With all the sorry stories about Nigeria lately, it is uplifting seeing women taking care of business that is theirs.
I am quite pleased to read about the work of African Hair Summit, they are working to promote beauty of African hair amongst many other worthy objectives. I like that the event was well attended last year, this is going to open up long due conversations amongst women within Nigeria.
As a mother of two girls, I often forget that the older my girls grow, the more assertive they become so now they ask for reasons I don’t allow them to use relaxer. The relaxer question is easy to answer because it damages hair.
My girls are in primary school. I know that kids talk and ask one another questions they are curious about during playtime, so if a 10 year old was asked why she applied relaxer to her hair, what could she say to her mates that will not translate to ‘my hair is not good enough?’
Sometimes last week, I was trying to get my daughter ready for a school trip so I asked which hairstyle she’d like to do given it is a full week away. Out of nowhere, the girl flipped, for a moment I thought the spirit of Yemoja has entered. She was upset saying nothing she did ever worked.
She loves her hair, she says. Why is the outburst if hair is not the problem?
Background – the day before, we were talking about getting hair done, so she went online to get hair style inspiration. She liked this. She thinks the girl has the coolest parents ever to allow that hair style. I think the hairstyle looks cool too but I think it is more appropriate during summer holiday.
I have just realised that while my girls seem to agree when I give reasons they are not ready for some style yet, it is only temporary, every holiday we tend to go over the same topic all over again as there is always something new in town.
I am excited for this hair summit, and really hope that as time goes on there will be more interested people across the country. My girls are always quick to remind me of friends and family who allow their kids to have hair extension, then I have to explain that each family is different, I wore low cut throughout both primary and secondary years and most importantly hair politics in Nigeria is on a whole different level from the west.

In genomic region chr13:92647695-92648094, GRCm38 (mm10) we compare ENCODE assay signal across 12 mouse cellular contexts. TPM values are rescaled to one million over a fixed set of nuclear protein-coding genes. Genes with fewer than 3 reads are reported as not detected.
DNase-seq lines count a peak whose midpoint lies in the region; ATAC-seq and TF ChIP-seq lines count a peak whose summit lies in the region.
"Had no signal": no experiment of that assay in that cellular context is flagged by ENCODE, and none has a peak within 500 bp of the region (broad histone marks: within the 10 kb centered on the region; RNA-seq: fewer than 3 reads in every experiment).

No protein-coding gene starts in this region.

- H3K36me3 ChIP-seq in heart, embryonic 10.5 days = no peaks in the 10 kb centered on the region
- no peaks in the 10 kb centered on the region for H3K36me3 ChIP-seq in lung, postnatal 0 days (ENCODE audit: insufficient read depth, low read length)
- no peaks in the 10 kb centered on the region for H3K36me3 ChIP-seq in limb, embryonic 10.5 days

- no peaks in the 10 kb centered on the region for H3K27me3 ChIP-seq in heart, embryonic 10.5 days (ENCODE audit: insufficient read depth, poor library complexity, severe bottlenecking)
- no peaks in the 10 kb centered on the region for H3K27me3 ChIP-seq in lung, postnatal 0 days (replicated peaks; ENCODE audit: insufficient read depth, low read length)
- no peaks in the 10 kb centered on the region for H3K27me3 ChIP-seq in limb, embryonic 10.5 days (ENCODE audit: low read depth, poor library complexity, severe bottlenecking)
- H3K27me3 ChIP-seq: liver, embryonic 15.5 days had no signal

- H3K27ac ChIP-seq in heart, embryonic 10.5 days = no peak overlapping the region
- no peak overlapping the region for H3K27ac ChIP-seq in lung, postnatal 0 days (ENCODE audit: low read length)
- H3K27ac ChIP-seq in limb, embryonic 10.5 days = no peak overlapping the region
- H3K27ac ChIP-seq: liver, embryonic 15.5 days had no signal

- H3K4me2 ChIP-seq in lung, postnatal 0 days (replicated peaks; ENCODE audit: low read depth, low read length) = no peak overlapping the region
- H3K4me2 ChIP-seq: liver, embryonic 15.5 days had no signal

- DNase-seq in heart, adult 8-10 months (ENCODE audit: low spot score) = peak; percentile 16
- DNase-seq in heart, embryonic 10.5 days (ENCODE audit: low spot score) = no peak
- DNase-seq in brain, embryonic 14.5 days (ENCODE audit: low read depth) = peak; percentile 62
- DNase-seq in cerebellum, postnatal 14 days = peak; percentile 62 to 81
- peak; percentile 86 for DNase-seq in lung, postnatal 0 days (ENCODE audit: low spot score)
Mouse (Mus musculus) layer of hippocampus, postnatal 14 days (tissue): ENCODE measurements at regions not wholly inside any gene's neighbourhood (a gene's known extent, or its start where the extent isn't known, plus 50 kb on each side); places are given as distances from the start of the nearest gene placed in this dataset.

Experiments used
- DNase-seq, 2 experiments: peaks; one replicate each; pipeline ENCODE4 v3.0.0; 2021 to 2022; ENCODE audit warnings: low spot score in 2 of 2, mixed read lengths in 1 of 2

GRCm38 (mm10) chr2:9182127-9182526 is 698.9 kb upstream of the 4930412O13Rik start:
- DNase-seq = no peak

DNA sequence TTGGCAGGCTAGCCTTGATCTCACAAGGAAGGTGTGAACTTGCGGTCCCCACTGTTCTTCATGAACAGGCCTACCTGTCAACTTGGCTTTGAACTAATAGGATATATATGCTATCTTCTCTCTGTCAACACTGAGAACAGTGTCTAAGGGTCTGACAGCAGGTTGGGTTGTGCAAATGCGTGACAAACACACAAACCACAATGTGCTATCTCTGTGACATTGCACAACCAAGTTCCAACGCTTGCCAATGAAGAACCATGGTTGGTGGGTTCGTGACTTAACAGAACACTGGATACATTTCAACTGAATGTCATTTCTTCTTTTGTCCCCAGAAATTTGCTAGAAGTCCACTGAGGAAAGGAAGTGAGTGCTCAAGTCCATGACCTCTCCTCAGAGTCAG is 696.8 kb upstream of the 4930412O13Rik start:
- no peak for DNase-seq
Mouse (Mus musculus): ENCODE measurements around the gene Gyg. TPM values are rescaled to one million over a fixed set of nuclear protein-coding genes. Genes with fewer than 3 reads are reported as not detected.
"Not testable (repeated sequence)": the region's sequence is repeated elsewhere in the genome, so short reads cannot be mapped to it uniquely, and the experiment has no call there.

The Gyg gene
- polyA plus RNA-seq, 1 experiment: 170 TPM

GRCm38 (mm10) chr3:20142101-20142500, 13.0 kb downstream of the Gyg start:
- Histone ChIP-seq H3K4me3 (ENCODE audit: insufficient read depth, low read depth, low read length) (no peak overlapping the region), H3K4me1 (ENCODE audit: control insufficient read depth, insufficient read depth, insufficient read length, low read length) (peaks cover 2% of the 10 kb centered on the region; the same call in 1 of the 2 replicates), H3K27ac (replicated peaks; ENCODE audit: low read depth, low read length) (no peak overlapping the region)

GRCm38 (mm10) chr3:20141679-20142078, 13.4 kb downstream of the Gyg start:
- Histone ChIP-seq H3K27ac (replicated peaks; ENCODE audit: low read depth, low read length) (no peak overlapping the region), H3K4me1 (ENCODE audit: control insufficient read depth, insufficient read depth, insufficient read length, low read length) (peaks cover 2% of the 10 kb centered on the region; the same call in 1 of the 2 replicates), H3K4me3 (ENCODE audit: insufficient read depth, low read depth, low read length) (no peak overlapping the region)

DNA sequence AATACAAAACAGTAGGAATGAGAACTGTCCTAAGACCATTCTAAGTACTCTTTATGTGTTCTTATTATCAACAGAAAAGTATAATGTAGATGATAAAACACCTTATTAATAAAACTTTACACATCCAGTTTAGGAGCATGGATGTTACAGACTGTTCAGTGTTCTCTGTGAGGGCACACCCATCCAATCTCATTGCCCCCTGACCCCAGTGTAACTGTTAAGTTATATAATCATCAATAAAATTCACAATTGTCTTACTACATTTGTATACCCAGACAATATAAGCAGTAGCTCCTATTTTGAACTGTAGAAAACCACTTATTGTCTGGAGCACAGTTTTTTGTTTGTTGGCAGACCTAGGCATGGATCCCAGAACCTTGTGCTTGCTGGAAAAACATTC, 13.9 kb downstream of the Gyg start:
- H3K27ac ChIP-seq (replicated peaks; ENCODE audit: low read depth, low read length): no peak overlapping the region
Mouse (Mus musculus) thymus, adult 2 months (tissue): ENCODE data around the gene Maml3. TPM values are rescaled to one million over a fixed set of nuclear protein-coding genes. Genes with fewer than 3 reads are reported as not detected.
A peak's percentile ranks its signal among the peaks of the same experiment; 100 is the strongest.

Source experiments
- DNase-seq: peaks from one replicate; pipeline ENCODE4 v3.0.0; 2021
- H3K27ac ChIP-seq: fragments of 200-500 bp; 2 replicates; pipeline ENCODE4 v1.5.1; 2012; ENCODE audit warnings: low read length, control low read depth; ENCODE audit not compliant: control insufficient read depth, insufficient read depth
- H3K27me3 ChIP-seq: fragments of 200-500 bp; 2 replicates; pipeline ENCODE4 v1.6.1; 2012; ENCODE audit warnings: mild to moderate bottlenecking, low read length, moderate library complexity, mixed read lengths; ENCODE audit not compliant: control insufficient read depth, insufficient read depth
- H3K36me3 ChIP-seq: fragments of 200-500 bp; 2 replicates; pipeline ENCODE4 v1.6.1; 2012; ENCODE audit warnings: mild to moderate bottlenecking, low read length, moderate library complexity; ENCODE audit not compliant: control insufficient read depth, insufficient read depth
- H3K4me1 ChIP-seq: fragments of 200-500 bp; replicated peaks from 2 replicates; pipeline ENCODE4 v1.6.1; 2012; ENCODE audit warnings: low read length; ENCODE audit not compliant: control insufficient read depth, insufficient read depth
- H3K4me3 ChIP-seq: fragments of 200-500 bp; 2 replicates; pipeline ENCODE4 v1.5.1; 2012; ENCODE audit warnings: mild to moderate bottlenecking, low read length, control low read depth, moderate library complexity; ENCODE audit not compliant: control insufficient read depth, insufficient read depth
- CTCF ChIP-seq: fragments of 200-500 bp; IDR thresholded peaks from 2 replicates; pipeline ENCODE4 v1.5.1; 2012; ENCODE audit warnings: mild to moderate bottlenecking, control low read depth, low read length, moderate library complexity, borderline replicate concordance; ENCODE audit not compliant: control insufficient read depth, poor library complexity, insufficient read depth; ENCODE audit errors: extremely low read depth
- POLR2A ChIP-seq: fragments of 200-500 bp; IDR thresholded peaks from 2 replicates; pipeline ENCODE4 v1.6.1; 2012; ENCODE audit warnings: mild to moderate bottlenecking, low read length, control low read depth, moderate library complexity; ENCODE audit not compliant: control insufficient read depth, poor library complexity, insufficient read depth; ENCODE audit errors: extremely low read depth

I don’t want my girls’ hair to become the only point of reference. Even their dad was amazed to read all about black hair talk that now the only thing he has not learned is to braid.
By the way, now I am learning to hear the girl out so we meet in the middle. She likes Willow’s hair so we did cornrow to match – everyone is happy. She later told me she will be careful not to get hair wet, I don’t even know where she got that from so I said she is allowed to get her hair wet everyday, if friends are dunking their head in water, go ahead and do the same because it is fun, dry it off like everyone else.
She smiled and gave a big hug.
People seem to think mixed race kids don’t have black hair wahala, I laugh at this because being mixed race is even trickier as whatever they do or don’t do get measured against which part of them they are most proud of – silly world.
I am really pleased to see that there is growing enthusiasm around opening up conversations on our hair. Adults can and will continue to do whatever they are so pleased with their hair, having said that, children need avenue where they can learn more about their choices and to embrace what they have without having to drag other race into the conversation.
There is a hair event coming up in August organised by Curly Treats, I love this, we already know our hair is a big issue, it is our job to make it easier for coming generations.
The clip here is from Nigeria African Hair Summit last year. It is nice to seen celebrities getting involved.